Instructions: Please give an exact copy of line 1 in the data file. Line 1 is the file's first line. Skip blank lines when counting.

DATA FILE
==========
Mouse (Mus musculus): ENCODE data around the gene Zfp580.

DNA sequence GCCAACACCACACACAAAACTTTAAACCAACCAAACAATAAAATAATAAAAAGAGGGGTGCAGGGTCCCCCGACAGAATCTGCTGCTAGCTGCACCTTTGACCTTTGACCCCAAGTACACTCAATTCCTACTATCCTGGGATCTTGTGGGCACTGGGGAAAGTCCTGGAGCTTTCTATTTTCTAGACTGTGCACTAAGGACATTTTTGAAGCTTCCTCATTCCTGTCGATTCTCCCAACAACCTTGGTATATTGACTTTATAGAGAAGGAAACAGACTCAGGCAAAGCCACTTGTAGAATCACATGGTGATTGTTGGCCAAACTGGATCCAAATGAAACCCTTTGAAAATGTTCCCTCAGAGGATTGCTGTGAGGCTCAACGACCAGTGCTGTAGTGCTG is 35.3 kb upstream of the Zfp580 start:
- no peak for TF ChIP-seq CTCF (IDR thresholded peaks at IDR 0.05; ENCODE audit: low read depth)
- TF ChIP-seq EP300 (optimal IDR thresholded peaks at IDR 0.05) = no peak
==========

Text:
Mouse (Mus musculus): ENCODE data around the gene Zfp580.